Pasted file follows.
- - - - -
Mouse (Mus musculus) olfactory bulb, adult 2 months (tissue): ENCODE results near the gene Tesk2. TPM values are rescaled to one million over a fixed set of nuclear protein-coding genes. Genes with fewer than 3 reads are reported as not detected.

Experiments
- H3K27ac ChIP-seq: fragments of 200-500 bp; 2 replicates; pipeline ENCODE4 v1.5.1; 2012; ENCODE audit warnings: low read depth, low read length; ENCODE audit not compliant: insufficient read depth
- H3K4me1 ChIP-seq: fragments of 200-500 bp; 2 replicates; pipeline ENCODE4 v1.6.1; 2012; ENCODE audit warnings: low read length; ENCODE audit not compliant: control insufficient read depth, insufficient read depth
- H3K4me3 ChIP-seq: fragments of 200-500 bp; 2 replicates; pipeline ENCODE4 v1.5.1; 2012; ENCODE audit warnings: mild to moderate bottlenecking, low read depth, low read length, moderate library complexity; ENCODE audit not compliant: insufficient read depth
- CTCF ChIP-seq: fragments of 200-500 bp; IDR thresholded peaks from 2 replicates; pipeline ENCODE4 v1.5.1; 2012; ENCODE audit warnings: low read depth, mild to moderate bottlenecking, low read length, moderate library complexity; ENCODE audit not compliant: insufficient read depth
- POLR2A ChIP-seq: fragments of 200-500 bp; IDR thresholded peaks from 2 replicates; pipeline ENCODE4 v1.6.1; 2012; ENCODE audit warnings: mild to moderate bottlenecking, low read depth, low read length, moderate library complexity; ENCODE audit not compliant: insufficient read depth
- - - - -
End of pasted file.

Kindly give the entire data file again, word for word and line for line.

Mouse (Mus musculus) olfactory bulb, adult 2 months (tissue): ENCODE results near the gene Tesk2. TPM values are rescaled to one million over a fixed set of nuclear protein-coding genes. Genes with fewer than 3 reads are reported as not detected.

Experiments
- H3K27ac ChIP-seq: fragments of 200-500 bp; 2 replicates; pipeline ENCODE4 v1.5.1; 2012; ENCODE audit warnings: low read depth, low read length; ENCODE audit not compliant: insufficient read depth
- H3K4me1 ChIP-seq: fragments of 200-500 bp; 2 replicates; pipeline ENCODE4 v1.6.1; 2012; ENCODE audit warnings: low read length; ENCODE audit not compliant: control insufficient read depth, insufficient read depth
- H3K4me3 ChIP-seq: fragments of 200-500 bp; 2 replicates; pipeline ENCODE4 v1.5.1; 2012; ENCODE audit warnings: mild to moderate bottlenecking, low read depth, low read length, moderate library complexity; ENCODE audit not compliant: insufficient read depth
- CTCF ChIP-seq: fragments of 200-500 bp; IDR thresholded peaks from 2 replicates; pipeline ENCODE4 v1.5.1; 2012; ENCODE audit warnings: low read depth, mild to moderate bottlenecking, low read length, moderate library complexity; ENCODE audit not compliant: insufficient read depth
- POLR2A ChIP-seq: fragments of 200-500 bp; IDR thresholded peaks from 2 replicates; pipeline ENCODE4 v1.6.1; 2012; ENCODE audit warnings: mild to moderate bottlenecking, low read depth, low read length, moderate library complexity; ENCODE audit not compliant: insufficient read depth